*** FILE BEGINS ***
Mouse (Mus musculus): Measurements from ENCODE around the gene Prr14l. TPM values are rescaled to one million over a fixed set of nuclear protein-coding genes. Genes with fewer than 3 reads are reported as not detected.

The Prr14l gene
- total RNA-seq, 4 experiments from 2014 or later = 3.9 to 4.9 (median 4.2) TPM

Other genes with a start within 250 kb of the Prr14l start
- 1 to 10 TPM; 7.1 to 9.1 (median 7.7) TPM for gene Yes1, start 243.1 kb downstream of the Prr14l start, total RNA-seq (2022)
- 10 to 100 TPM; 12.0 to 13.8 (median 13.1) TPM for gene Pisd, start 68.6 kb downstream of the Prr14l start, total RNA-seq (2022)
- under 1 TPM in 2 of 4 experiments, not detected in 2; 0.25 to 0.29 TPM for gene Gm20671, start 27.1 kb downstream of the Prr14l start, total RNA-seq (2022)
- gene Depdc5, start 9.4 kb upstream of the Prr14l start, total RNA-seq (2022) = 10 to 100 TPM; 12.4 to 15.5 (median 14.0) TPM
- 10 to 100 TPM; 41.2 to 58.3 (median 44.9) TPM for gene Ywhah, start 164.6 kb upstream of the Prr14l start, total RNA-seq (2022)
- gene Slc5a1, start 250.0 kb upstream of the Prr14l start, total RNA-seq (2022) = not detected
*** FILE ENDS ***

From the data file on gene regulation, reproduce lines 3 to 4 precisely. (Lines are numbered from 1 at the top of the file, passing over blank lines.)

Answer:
- total RNA-seq, 4 experiments from 2014 or later = 3.9 to 4.9 (median 4.2) TPM

Other genes with a start within 250 kb of the Prr14l start